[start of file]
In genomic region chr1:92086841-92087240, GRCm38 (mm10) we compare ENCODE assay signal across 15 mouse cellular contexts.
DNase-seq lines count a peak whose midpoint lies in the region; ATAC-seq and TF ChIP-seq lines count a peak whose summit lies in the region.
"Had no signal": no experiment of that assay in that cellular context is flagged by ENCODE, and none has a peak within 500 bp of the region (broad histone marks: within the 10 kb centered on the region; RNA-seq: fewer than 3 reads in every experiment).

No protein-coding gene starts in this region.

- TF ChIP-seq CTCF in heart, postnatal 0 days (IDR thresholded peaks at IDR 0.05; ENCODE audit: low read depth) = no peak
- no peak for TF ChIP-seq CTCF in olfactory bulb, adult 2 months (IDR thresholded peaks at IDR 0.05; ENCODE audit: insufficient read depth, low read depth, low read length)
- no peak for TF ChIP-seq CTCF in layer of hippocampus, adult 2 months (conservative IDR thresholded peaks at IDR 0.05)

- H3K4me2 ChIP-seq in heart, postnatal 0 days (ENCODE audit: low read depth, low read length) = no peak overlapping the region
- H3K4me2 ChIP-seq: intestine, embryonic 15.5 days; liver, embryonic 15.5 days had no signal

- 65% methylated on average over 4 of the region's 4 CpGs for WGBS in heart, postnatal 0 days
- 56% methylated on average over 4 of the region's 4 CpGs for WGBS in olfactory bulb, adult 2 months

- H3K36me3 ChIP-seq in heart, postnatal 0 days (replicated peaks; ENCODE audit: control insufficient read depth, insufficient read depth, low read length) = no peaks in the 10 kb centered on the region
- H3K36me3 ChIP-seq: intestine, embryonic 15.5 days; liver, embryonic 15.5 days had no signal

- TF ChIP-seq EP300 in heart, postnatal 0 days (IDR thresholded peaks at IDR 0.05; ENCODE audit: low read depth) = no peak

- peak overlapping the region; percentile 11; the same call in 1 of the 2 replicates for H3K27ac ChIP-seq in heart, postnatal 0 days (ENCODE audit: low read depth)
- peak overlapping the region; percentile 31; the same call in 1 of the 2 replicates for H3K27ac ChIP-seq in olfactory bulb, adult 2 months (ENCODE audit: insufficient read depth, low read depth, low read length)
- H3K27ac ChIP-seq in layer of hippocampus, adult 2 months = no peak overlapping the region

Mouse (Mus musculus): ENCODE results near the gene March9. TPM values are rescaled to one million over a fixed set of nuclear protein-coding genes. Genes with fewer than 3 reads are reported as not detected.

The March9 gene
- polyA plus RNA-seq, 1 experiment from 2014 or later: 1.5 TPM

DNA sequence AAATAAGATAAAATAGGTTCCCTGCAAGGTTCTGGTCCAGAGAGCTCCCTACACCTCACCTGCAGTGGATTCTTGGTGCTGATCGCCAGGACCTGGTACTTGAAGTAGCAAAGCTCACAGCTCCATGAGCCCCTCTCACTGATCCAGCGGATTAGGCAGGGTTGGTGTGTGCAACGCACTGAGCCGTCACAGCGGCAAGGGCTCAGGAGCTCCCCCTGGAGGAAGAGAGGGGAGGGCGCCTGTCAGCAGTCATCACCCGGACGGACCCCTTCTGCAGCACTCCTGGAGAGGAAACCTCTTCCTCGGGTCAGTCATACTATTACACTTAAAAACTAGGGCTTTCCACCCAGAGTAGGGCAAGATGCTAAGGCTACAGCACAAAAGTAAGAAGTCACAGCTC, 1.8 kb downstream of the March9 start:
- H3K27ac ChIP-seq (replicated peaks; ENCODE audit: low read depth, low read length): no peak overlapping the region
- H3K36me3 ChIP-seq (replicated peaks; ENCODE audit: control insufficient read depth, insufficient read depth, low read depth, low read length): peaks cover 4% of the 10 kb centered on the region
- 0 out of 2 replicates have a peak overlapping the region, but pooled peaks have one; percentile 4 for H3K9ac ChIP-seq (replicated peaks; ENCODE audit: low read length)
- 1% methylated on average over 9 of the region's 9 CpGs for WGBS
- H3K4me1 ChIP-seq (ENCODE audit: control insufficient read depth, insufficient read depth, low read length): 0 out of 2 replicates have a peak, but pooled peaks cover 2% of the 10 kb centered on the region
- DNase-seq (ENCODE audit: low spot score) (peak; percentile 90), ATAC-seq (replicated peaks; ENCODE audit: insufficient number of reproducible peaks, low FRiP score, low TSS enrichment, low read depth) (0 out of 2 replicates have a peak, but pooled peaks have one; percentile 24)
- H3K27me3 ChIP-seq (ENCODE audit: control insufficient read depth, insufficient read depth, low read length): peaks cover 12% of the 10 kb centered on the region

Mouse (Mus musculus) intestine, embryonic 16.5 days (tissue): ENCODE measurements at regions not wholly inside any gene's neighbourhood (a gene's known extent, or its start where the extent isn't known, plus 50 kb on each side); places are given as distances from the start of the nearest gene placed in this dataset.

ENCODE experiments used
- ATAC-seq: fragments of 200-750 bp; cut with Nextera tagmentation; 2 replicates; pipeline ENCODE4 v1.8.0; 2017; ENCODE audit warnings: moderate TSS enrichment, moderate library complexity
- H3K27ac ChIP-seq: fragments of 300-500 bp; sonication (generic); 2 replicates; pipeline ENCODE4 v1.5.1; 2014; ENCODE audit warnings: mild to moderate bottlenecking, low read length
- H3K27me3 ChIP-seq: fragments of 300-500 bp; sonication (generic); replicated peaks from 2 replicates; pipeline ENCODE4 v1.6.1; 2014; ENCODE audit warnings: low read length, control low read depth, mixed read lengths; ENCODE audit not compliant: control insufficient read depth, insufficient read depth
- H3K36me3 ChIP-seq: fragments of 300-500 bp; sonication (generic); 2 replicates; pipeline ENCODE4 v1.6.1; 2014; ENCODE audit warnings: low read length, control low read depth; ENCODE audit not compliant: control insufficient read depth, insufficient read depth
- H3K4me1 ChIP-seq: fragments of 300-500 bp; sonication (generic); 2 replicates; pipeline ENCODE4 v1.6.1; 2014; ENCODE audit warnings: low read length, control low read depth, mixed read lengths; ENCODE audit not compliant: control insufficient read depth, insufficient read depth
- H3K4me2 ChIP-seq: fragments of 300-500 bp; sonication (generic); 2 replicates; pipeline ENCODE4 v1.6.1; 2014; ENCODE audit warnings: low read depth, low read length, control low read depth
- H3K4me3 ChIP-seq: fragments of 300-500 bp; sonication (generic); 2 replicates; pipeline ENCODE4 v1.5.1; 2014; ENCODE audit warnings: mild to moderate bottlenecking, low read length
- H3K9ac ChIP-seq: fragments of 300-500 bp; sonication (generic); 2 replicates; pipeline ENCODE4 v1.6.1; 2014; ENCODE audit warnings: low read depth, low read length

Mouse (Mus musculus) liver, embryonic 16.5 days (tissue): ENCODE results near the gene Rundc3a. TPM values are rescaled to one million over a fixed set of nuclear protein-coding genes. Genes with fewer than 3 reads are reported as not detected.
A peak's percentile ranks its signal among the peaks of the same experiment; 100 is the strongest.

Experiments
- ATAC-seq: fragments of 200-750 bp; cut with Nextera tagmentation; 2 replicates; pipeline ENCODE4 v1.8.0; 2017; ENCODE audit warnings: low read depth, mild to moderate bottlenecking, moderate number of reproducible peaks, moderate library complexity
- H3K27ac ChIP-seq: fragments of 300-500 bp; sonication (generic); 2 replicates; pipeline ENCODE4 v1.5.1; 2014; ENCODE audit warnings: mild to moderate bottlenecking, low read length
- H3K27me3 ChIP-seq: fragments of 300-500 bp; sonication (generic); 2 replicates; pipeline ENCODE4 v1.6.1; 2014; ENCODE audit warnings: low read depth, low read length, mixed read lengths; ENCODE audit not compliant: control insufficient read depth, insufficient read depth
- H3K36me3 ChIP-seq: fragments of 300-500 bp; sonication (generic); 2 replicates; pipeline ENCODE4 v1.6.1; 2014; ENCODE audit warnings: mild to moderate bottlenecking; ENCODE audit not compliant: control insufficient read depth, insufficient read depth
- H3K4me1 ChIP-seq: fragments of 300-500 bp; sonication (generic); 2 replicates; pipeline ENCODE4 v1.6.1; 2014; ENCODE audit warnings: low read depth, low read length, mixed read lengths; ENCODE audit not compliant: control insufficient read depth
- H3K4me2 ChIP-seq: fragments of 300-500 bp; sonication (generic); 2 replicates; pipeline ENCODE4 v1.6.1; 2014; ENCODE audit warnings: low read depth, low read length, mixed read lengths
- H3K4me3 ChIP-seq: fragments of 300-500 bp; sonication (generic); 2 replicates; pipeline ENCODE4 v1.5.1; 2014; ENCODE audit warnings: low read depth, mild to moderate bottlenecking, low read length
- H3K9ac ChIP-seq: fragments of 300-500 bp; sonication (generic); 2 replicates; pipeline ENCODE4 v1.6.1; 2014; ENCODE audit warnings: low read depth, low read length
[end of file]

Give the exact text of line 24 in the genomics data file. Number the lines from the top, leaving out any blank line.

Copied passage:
- 0 out of 2 replicates have a peak overlapping the region, but pooled peaks have one; percentile 4 for H3K9ac ChIP-seq (replicated peaks; ENCODE audit: low read length)